Environ Sci Pollut Res Microbial ecotoxicology: an emerging discipline facing contemporary environmental threats Jean-François Ghiglione 2 Fabrice Martin-Laurent 1 2 Stéphane Pesce 0 2 0 Irstea, UR MALY, centre de Lyon-Villeurbanne , 5 rue de la Doua-CS 70077, Villeurbanne cedex F-69626 , France 1 INRA, UMR 1347 Agroécologie , 17 rue Sully, Dijon F-21065 , France 2 Sorbonne Universités, CNRS, UPMC Univ Paris 06, UMR 7621, Laboratoire d'Océanographie Microbienne , Observatoire Océanologique, Banyuls/mer F-66650 , France 3 Jean-François Ghiglione Why is it important to consider the microbial biosphere in ecotoxicology? - It is a branch of science that studies both (i) the ecological impacts of chemical (synthetic or natural origin) or biological (toxic species) pollution at the microbial scale and on the various functions that they ensure in the ecosystems and (ii) the role of microbial communities in the ecodynamic of the pollutants (source, transfer, degradation, transformation). It is a multidisciplinary scientific endeavor at the crossroad between microbial ecology, microbial toxicology, physics and chemistry (Fig. 1). It responds to an increasing demand worldwide of the politics and society because of the threat on environmental and human health caused by intense anthropogenic activities. In the context of the Anthropocene, microbial ecotoxicology seeks not only to conduct fundamental researches to understand the impact of pollutants on microbial processes and vice versa but also to carry out applied researches to provide tools readily usable by the society to monitor the evolution of the quality of the environment and to restore polluted sites. Responsible editor: Philippe Garrigues The history of microbial ecotoxicology pops up recently (Ghiglione et al. 2014) decades after the emergence of ecotoxicology (Truhaut 1977) . Such investigation arose because of tremendous technological breakthroughs in the last decades by applying molecular tools such as next-generation sequencing giving new insight in estimating the abundance, structure and diversity of microbial community in complex environments (Tautz et al. 2010, Ghiglione et al. 2012) . Because microbial ecologists demonstrated that microbial life is very diverse and plays a primary role in supporting various ecosystem functions in virtually all of our planet’s environments (Barton and Northup 2011), microbial ecotoxicologists go beyond the restricted use of model organisms generally used in toxicology, preferentially performing investigations at community level. This statement is nicely illustrated by the word cloud generated from title words and keywords in this special issue (Fig. 2). Microbial ecotoxicology paves the way to assess the impacts of contaminants on taxonomic and functional microbial biodiversity which is supporting ecosystem functions and ensuring their stability and recovery. This is in accordance with the need to reinforce the ecological relevance of ecotoxicological studies ( SchmittJansen et al. 2008 ) in order to provide new ecological indicators and give new insight in measuring the impact of pollutants on ‘ecosystem health’ (Costanza et al. 1992) . Possibly, one of the originality of microbial ecotoxicology lies in the role of microorganisms in the ecodynamic of the pollutants, which is not strictly taken into account in ecotoxicology. Microbial contamination can occur by accidental introduction of infectious microorganisms (bacteria, yeast, mould, fungi, virus, prions, protozoa) or their toxins and by-products in the environment (Proft 2009) . Inversely, microorganisms present the capability to cope with chemical and/or biological contaminants to restore polluted sites. Bioremediation uses mainly microorganisms to clean up contaminated environments, involving biotransformation and biodegradation by transforming con ta m in ants to non-h azardo us o r less hazard ous chemicals (Alexander 1999) . Natural communities of microorganisms in various habitats have an amazing physiological versatility, being able to metabolize and often mineralize huge number of molecules. What are the researches given in this special ‘microbial ecotoxicology’ issue? One can argue that given the green thinking that arose at the end of the last millenary notably following the publication of the Millennium Ecosystem Assessment, the human society tried to adopt environmentally friendly resolutions, reducing the risk of acute and high-volume pollution, at least in Europe and North America. However, despite these constant efforts marked by the succession of international conventions under the United Nations flag, the society is having difficulties to reach international agreements to reduce anthropogenic threats to nature. Consequently, ecosystems are still threatened by low concentrations of a steadily increasing number of pollutants that cause subtle and chronic effects. This special issue gives a number of examples reporting t h e b r o a d v a r i e t y o f p o l l u t a n t s t h a t m i c r o b i a l ecotoxicologists are studying: nanoparticles (gold, silver, zinc, titanium, multi-walled carbon nanotubes), metals (copper, ferrous iron, arsenic, lead), antibiotic and antimicrobial ionic liquids, solvent (methanol), high alkaline (pH >13 !), aromatic hydrocarbons (toluene, PAHs), PCBs, pesticides (atrazine, chlordecone, 2,4-D, mesotrione, nicosulfuron, sulcotrione, sulfamethoxazole). The international scientific community that contributed to the special issue proposed works performed on samples originated from a large variety of ecosystems: freshwater, sewage water, drainage water from landfills or from watershed, fluid systems in an automobile industry, lake, groundwater, river, estuarine, seawater, wetland and planted or unplanted soils. As illustrated by the word cloud (Fig. 2), microorganisms of interest were mainly bacteria, fewer on fungi and microalgae, archaea being rarely considered. A majority of articles focused on the impact of pollutants on microbial diversity and functional capabilities, but numerous papers were dedicated to the study of biodegradation processes and the improvement of bioremediation strategies. Relatively few studies presented here were done under culture conditions with only one model species, while most of them were studying the communities as whole or specific functional communities under micro- or mesocosm conditions or in the field. The large broad of technological tools used in each of the articles is also representative of the multidisciplinarity and the high degree of technicality that are needed today for acceptance in international peer review journal. Acknowledgments We are grateful to our colleagues Bernard C, Chapon V, Leboulanger C, Leyval C, Pollet T, Sanchez W, StachowskiHaberkorn S and Vuillemier S for their involvement in the directory board of the French pluridisciplinary thematic network (RTP) EcotoxicoMic aiming at promoting microbial ecotoxicology researches in France (http://ecotoxicomic.irstea.fr/rtp-ecotoxicomic/). We are also greatly indebted to P. Garrigues for his support and help since the early stages of development of the EcotoxicoMic Network. Fabrice Martin-Laurent is a senior scientist at the National Institute for Agricultural Research (INRA) in the Agroecology research unit in Dijon, France. He is leading a research team studying functional microbial ecology of agricultural chemicals including fertilizers and pesticides. His main research interest is focused on pesticide microbial ecotoxicology. On one hand, he is developing innovative molecular approaches to assess the impact of pesticide residues on the composition, abundance, diversity and activity of soil microbial community. On the other hand, he is studying the adaptation processes responsible for the selection of soil microorganisms able to rapidly biodegrade pesticides. Fabrice Martin-Laurent is co-leading the INRA’s national network of Ecotoxicologists, ECOTOX (http://www6.inra.fr/ecotox), is the co-creator of the French Network of Microbial Ecotoxicology (http://ecotoxicomic.irstea.fr/) and is a member of advisory board of the French pluridisciplinary thematic network (RTP) on microbial ecotoxicology (http://ecotoxicomic.irstea.fr/rtp-ecotoxicomic/). Alexander M ( 1999 ) Biodegradation and bioremediation, 2nd edn . Academic Press, London Barton LL , Northup DE ( 2011 ) Microbial ecology . Wiley-Blackwell, Oxford: John Wiley & Sons, p 440 Costanza R ( 1992 ) Toward an operational definition of ecosystem health . pp. 239 - 256 in Costanza R , Norton B , and Haskell BJ (eds.), Ecosystem health: New Goals for Environmental Management . Island Press, Washington DC, 269 pp. Ghiglione JF , Galand PE , Pommier T , Pedrós-Alió C , Maas EW , Bakker K , Bertilson S , Kirchman DL , Lovejoy C , Yager PL , Murray AE ( 2012 ) Pole to pole biogeography of surface and deep marine bacterial communities . Proc Natl Acad of Sci USA 109 : 17633 - 8 Ghiglione JF , Martin-Laurent F , Stachowski-Haberkorn S , Pesce S , Vuilleumier S ( 2014 ) The coming of age of microbial ecotoxicology: report on the first two meetings in France . Environ Sci Poll Res 21 : 14241 - 14245 Proft T ( 2009 ) Microbial toxins: current research and future trends . Caister Academic Press, Norfolk, U.K, pp 147 - 166 Schmitt-Jansen M , Veit U , Dudel G , Altenburger R ( 2008 ) An ecological perspective in aquatic ecotoxicology: approaches and challenges . Basic Appl Ecol 9 : 337 - 345 Tautz D , Ellegren H , Weigel D ( 2010 ) Next generation molecular ecology . Mol Ecol 19 : 1 - 3 Truhaut R ( 1977 ) Ecotoxicology: objectives, principles and perspectives . Ecotoxicol Environ Saf 1 : 151 -173 Jean-François Ghiglioneis a CNRS senior scientist at the Laboratory of Microbial Oceanography (LOMIC-UMR7621, Banyuls-surMer, France), where he is leading the research team 'marine microbial ecotoxicology and engineering'. He has 15-year research experience in marine microbial ecotoxicology with particular expertise on microbial diversity, microbial ecology, biogeochemistry and biodegradation of persistent organic pollutants (POPs). His current research focuses on the colonization and biodeg- mediation strategies . Since 2012 , he is a board member of the francophone He is a member of the scientific council of CNRS-INSU since 2014 (http:// www.cnrs.fr/comitenational/csi/insu.htm). Since 2015 , he is the chair of the cology (http://ecotoxicomic.irstea.fr/rtp-ecotoxicomic/). Since 2015 , he is a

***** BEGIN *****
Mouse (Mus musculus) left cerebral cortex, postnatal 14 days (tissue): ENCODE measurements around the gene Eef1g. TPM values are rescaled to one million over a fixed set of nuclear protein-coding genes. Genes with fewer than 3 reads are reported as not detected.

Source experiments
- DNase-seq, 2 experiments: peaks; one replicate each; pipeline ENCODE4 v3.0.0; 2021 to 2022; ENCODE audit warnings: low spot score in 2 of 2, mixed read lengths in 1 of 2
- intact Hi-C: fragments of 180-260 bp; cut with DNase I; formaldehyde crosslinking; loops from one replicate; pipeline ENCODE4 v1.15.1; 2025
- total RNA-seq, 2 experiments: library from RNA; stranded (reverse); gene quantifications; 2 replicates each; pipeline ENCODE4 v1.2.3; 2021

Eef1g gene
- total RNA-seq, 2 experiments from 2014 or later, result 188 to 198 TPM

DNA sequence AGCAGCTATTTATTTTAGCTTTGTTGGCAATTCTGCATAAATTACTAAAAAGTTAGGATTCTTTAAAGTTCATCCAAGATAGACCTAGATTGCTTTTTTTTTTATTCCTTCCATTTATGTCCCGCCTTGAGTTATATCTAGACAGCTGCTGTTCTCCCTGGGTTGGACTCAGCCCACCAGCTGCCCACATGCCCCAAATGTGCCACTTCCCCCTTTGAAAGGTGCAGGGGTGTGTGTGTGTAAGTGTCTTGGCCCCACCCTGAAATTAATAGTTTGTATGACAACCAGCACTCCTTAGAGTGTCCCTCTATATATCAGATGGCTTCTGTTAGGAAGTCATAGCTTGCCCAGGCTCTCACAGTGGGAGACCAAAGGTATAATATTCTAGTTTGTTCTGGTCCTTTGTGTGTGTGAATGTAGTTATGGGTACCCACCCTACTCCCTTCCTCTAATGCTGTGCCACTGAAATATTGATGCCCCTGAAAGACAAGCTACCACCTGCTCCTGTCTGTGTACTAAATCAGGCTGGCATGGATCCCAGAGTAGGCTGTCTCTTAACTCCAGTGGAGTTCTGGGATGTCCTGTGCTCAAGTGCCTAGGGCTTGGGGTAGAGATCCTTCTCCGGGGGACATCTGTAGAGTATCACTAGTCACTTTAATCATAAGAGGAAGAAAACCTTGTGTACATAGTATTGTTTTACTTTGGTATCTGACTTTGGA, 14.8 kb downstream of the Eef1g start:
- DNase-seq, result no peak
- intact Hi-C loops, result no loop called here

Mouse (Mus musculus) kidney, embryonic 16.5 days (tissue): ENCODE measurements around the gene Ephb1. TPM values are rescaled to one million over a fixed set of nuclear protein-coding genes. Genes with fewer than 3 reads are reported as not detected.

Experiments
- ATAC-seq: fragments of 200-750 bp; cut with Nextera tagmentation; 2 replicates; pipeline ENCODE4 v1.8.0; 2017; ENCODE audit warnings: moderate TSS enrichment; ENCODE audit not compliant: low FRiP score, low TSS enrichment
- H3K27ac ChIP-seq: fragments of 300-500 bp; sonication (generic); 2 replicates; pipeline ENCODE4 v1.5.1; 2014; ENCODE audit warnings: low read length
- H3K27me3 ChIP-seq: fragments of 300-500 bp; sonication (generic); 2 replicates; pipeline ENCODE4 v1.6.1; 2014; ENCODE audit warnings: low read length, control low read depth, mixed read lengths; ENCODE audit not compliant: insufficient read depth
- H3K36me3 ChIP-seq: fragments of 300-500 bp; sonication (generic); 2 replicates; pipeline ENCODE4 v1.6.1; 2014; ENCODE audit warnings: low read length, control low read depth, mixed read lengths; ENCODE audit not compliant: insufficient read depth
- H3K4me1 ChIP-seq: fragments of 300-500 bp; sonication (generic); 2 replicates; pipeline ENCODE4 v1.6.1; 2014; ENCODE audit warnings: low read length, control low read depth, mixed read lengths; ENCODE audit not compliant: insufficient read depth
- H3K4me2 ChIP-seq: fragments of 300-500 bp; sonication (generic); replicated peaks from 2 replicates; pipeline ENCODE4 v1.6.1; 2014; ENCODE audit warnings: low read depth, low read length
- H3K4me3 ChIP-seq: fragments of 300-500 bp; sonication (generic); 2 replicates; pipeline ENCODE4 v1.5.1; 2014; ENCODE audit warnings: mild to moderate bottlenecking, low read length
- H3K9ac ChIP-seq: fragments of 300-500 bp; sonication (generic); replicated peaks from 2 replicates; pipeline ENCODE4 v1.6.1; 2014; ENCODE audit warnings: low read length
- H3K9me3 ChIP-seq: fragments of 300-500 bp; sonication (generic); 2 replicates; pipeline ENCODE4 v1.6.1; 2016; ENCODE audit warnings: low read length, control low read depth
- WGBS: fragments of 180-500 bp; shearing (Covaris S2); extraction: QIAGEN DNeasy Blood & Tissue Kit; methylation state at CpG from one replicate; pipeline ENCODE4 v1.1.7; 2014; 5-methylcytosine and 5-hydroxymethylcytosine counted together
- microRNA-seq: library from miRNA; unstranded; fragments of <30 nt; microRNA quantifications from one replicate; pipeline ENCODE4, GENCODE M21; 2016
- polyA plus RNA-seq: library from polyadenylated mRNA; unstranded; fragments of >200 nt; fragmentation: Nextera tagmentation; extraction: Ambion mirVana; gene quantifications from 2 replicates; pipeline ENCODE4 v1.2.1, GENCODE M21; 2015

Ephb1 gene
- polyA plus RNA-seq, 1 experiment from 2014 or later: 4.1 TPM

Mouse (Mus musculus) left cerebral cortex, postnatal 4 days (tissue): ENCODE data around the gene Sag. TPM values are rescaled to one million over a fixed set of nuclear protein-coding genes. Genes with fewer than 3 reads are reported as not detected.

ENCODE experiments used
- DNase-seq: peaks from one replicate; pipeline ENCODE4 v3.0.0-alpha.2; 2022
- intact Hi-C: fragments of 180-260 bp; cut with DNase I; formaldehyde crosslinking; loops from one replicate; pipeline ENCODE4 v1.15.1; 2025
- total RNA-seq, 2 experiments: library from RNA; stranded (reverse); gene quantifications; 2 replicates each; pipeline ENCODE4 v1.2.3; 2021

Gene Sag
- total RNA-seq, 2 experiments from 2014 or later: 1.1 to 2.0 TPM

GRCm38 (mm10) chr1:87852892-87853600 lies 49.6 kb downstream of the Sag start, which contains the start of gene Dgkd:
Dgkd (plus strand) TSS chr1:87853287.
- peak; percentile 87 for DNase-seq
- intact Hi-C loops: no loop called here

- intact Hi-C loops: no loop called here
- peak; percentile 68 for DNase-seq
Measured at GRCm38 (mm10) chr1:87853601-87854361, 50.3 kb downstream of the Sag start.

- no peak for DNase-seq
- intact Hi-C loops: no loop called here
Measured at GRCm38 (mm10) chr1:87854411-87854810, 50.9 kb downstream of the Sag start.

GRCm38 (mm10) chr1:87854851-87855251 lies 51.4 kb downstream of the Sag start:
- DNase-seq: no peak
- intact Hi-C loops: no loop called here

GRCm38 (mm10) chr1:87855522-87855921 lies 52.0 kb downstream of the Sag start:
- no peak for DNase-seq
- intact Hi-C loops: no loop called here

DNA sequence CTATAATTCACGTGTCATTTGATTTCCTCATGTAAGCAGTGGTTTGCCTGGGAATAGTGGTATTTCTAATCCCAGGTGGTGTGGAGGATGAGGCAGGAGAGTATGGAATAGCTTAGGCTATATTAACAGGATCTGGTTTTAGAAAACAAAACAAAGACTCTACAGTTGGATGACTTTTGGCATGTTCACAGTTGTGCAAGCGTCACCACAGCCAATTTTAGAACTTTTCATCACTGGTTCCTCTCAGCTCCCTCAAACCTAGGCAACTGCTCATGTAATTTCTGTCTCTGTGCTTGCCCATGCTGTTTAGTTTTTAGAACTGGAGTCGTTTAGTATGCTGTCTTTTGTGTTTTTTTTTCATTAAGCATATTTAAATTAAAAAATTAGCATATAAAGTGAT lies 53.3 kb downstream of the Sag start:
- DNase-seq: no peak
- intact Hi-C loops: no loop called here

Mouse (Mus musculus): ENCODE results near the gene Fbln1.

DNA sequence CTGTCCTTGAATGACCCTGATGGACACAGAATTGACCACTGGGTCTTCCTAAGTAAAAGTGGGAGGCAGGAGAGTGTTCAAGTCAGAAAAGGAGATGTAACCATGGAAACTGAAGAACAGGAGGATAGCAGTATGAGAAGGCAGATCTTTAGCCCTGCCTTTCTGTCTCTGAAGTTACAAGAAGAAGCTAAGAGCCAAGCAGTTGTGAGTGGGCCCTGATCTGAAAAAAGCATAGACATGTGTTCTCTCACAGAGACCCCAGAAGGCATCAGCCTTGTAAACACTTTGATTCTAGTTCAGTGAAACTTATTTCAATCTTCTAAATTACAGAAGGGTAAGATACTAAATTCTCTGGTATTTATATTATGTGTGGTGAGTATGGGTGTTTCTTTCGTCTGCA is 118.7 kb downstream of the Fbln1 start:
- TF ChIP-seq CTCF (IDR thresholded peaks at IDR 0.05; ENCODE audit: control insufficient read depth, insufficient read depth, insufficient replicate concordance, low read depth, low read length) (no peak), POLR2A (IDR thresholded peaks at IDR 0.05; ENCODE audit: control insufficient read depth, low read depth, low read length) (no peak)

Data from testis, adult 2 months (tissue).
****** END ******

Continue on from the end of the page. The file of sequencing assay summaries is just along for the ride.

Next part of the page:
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Jean-François Ghiglione, Fabrice Martin-Laurent, Stéphane Pesce. Microbial ecotoxicology: an emerging discipline facing contemporary environmental threats, Environmental Science and Pollution Research, 2016, 3981-3983, DOI: 10.1007/s11356-015-5763-1